This is a measure that we have not focused on with students before, because it can detract from the basic premise of buying top-tier companies at prices less than their value. In other words, it’s easy to get lazy and rely on only this tool without doing all of the other research required for great long-term investing. We’re showing you the EV/EBITDA ratio with the warning that you should not use it as your only tool in determining a fair price. A full evaluation of the quality of the company and determination of their future earnings should always be the number one priority.
The EV/EBITDA ratio stands for enterprise value (EV) divided by the earnings before interest, taxes, depreciation and amortization (EBITDA). Don’t let the bulky acronym and wordy explanation fool you into thinking this is complicated. It’s actually pretty simple and extremely useful. It’s a common measure that is found on most financial websites.
It’s just another way to measure how cheap or expensive a company currently is, relative to their industry or peers.
The Components of EV/EBITDA
Enterprise value is the total market value of a company. It’s more accurate than simply the market capitalization—which is the value of a company’s equity—because it factors in debt and cash on the company’s books. We like looking at the enterprise value because it’s a fair estimation of the price a private buyer would need to pay to buy the entire company.
The enterprise value is figured by taking the market capitalization (# shares outstanding X price/share), adding in debt, and subtracting cash.
For example, for Apple (AAPL), as of the quarter ended in December 2015, their enterprise value was $608.5 billion. This number was arrived at by taking the market capitalization of $583 billion, adding in total debt of $62.9 billion, then subtracting out the cash on their books of $38 billion.
This number fairly represents what a buyer would need to pay for Apple, because the buyer would have to pay off all of the lenders ($62.9 billion in debt), then the stockholders (market capitalization of $583 billion), and then they would have the remaining $62.9 billion in cash to add to their balance sheet.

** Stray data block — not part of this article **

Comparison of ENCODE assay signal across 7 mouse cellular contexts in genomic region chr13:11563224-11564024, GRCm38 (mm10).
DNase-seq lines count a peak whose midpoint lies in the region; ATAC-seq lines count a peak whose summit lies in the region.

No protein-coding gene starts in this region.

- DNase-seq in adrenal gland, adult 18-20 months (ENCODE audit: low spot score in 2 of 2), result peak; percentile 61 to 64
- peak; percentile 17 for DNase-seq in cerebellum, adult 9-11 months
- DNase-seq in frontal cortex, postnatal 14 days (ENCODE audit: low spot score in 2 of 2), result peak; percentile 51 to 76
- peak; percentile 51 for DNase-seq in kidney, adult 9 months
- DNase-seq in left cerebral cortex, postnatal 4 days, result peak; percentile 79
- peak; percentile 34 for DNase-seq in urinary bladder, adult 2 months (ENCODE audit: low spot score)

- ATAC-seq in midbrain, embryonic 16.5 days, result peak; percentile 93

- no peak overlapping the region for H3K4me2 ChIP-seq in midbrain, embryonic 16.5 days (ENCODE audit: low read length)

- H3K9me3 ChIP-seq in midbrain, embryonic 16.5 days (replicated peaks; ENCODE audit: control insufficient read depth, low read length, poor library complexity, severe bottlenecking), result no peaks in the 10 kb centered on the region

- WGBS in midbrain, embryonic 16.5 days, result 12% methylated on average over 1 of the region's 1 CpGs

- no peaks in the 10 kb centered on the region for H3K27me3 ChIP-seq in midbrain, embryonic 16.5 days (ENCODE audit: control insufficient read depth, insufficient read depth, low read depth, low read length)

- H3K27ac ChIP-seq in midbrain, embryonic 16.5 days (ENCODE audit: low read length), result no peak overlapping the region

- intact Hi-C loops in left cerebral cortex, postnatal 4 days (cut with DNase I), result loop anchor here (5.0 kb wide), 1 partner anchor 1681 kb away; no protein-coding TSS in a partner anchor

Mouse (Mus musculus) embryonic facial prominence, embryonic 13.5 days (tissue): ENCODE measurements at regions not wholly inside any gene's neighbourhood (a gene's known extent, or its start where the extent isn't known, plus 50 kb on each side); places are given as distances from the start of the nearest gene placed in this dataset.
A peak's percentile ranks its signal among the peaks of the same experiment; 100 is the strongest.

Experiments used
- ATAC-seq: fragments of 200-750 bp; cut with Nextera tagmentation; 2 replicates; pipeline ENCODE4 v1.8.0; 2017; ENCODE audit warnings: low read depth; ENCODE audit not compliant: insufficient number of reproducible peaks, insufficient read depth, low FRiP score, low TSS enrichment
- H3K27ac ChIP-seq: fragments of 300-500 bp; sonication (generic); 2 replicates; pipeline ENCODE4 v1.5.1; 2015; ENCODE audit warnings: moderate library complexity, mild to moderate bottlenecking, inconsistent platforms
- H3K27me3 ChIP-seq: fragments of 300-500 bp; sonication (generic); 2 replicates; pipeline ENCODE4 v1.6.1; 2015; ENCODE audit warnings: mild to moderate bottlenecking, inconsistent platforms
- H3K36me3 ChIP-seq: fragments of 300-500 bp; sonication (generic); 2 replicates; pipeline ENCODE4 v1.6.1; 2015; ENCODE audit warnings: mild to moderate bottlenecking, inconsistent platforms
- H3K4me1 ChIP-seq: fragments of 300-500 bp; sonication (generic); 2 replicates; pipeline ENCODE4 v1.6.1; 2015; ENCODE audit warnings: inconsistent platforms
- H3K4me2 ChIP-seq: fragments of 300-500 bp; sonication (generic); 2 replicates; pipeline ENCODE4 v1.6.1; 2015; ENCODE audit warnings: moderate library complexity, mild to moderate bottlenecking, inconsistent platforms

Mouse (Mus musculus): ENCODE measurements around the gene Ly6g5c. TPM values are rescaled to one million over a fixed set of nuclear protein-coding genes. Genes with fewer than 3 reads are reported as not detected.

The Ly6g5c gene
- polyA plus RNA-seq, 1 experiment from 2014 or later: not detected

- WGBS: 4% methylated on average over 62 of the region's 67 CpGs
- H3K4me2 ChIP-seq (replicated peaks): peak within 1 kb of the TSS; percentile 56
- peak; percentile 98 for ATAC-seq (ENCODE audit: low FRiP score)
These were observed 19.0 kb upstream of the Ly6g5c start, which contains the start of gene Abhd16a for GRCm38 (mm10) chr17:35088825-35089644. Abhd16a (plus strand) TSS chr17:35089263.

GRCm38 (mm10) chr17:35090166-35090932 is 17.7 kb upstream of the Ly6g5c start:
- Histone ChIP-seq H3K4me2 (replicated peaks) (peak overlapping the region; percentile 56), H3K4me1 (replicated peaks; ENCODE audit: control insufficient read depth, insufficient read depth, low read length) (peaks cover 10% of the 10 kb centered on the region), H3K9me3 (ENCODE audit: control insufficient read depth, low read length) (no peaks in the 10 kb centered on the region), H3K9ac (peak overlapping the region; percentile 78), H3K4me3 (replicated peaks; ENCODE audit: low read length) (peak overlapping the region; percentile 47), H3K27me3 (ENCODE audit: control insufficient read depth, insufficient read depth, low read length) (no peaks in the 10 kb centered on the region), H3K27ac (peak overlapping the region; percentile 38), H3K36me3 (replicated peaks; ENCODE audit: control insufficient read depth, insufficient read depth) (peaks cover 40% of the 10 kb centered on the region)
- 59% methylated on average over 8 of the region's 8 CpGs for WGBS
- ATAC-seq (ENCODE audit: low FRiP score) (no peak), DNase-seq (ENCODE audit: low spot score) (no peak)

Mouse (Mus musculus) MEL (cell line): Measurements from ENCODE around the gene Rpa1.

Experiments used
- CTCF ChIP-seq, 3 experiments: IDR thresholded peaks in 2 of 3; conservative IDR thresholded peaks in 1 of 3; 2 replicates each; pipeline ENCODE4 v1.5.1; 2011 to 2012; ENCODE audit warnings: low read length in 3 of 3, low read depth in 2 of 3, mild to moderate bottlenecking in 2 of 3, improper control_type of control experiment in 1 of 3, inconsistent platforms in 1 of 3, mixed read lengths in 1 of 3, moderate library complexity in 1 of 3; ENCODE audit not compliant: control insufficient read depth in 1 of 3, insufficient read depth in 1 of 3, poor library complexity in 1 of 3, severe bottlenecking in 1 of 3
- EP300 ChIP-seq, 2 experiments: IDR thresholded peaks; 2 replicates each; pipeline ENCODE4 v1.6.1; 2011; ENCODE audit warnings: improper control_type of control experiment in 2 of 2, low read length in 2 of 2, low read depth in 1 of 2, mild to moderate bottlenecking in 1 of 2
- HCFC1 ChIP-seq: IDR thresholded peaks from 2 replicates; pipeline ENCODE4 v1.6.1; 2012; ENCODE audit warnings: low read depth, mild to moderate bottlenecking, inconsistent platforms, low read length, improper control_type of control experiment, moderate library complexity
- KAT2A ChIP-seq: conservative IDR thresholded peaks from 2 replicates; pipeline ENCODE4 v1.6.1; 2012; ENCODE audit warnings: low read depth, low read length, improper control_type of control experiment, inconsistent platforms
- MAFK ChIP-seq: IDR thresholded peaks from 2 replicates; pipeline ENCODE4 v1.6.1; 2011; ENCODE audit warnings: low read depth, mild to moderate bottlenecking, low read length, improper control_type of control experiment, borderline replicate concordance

A company with no debt would have an enterprise value very similar when compared with market capitalization. A company with high debt would have a much higher enterprise value compared with their market capitalization. Since we want to buy companies as their enterprise value is in the lower range, high-debt companies usually will not pass the test.
Of course, we need something to compare this enterprise value to. For that, we’ll look at earnings.
Since we have factored debt into the equation, we can’t just look at their net earnings. We need to look at the earnings before the financing charges for a fair comparison.
EBITDA, or earnings before interest, taxes, depreciation and amortization is the best measure that allows us to compare companies both with and without debt on a level playing field.
EBITDA is simply a clean and comparable measure of a company’s profitability—regardless of how the company has been financed.
As of the quarter ended December 2015, Apple had an EBITDA for the trailing twelve months of $85.2 billion.
Taking the enterprise value of $608.5 billion, and dividing it by EBITDA of $85.2 billion, we can see that Apple was trading for an EV/EBITDA ratio of 7.14. This means that if a private buyer wanted to purchase or takeover Apple, they would have to pay somewhere in the ballpark of 7.14 times earnings before financing charges in order to do so.
Applying the EV/EBITDA Ratio
Now that we have a clear definition of EV/EBITDA, and why it’s used—what kind of number should you be looking for?
Well first off, it’s important to remember that this is not the only valuation metric to use. You should always conduct a face value calculation first to see what kind of ballpark price range you are looking at.